The state of California is getting set to forge ahead with constructing a huge new reservoir in Colusa County that would be capable of storing enough water to supply three million households, and it just got the green light from the feds.

The Sites Reservoir is something that's been talked about for decades. But now as the state is experiencing what many have called a megadrought, and experts continue to foresee a future of water shortages in this populous state, the new reservoir — the first to be built in decades — is taking a step closer to reality.

As NBC Bay Area reports, the latest development is an announcement by the Environmental Protection Agency (EPA) that signaled its pre-approval for a $2.2 billion federal loan for the project. Combined with $875 million from a voter-approved bond voters from 2014, and a $450 million loan from the U.S. Department of Agriculture, the Sites Reservoir project is now all but funded.

"We’ve definitely turned the corner and we have a nice tailwind at our back,” says Jerry Brown, executive director of the Sites Project Authority and no relation to the former governor, speaking to NBC Bay Area.

Brown added, confidently, "I’m 100% confident this will be built. There’s a lot of fear and distrust and we have to operate in a way that we, you know, secure trust and address the fears. And we’re working really hard to do that."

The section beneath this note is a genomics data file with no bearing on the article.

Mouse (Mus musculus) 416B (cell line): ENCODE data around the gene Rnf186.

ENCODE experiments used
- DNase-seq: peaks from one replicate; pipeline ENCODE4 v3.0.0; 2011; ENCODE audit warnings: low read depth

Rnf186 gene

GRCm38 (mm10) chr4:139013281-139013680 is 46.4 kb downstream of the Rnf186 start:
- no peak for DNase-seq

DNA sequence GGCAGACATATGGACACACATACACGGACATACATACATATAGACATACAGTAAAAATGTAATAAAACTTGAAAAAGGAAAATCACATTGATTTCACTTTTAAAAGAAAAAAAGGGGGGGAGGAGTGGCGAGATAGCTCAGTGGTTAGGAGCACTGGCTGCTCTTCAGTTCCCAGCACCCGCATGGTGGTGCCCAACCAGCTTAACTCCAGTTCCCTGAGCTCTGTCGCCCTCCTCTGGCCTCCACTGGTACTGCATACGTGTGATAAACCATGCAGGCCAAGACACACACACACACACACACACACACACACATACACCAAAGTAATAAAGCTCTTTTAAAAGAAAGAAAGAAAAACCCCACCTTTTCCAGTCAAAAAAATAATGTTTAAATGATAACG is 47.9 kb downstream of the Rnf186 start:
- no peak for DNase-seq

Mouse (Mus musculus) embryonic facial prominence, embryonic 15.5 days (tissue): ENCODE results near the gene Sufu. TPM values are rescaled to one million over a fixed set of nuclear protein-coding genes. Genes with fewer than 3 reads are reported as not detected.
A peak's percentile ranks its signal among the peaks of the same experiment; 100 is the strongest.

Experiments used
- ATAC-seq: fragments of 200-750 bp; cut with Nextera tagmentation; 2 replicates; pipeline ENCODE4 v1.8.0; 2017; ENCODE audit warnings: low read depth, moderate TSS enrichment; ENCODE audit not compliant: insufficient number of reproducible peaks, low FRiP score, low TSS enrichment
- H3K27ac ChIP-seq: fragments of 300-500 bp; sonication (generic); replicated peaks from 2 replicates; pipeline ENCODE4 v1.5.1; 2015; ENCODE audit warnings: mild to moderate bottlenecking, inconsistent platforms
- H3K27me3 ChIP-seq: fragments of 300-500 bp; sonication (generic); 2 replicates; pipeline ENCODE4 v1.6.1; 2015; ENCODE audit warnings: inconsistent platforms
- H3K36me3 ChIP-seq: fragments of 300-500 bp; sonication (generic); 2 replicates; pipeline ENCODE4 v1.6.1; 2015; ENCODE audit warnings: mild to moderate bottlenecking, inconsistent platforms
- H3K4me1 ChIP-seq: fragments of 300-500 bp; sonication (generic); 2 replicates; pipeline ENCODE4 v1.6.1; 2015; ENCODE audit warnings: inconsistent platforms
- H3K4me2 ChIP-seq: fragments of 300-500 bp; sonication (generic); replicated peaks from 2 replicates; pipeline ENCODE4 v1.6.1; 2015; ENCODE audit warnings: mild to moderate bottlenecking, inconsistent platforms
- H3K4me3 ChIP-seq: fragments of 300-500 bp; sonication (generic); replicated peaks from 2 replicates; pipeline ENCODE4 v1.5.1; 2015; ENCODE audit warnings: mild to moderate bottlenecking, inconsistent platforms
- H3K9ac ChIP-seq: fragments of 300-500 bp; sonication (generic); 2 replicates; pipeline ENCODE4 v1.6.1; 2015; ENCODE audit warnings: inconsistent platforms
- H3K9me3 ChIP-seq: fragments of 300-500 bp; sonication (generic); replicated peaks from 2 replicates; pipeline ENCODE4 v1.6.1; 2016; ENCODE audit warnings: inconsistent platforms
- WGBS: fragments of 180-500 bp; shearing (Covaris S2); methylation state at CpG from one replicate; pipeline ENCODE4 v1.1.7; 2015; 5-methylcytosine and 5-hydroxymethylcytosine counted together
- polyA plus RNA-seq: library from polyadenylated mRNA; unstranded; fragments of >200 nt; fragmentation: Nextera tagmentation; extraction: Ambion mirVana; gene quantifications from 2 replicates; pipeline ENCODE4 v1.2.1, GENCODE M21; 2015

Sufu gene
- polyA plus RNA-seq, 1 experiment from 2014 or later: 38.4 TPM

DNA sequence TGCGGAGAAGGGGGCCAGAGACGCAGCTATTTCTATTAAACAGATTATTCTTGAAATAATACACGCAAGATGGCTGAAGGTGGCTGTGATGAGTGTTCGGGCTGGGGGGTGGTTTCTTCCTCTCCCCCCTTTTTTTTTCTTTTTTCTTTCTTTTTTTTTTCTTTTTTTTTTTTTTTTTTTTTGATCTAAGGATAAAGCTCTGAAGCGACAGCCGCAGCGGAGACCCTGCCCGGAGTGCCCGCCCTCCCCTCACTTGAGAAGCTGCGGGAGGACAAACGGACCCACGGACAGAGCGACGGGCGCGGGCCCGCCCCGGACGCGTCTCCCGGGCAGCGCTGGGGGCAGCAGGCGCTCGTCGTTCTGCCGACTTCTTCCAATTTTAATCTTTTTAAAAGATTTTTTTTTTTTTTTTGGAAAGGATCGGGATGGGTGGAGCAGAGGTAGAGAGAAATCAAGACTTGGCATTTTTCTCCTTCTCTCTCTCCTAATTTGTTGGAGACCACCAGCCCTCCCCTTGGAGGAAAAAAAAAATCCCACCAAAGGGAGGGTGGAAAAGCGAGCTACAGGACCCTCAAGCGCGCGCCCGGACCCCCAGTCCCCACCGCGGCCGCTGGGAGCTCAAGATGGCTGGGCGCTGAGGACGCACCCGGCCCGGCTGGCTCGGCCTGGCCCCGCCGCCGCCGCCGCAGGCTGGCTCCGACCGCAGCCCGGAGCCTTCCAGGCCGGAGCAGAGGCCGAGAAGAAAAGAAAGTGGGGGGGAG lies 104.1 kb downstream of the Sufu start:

Sites Reservoir, proposed, shown in light blue. Map via Sites Project Authority

The site of the reservoir is an old Colusa County town called Sites, which is in a basin in the Antelope Valley straddling Colusa and Glenn counties, west of the town of Maxwell. The town is home to a few remaining residents, who will obviously need to be relocated. But the biggest resistance to the project is expected to come from environmental groups.

Specifically, the Natural Resources Defense Council has already suggested that this project will divert too much water from the Sacramento River, and will harm salmon in the process.

"There will undoubtedly always be some folks who believe the myth that building new dams and reservoirs will be a silver bullet that solves California’s water supply challenges,” says Doug Obegi, a lawyer with the NRDC, in a preview of what's to come for this project.

If it gets through all its approvals, the Sites Reservoir would get up and running, with water pumped over from the Sacramento River for the initial "inundation," by 2030.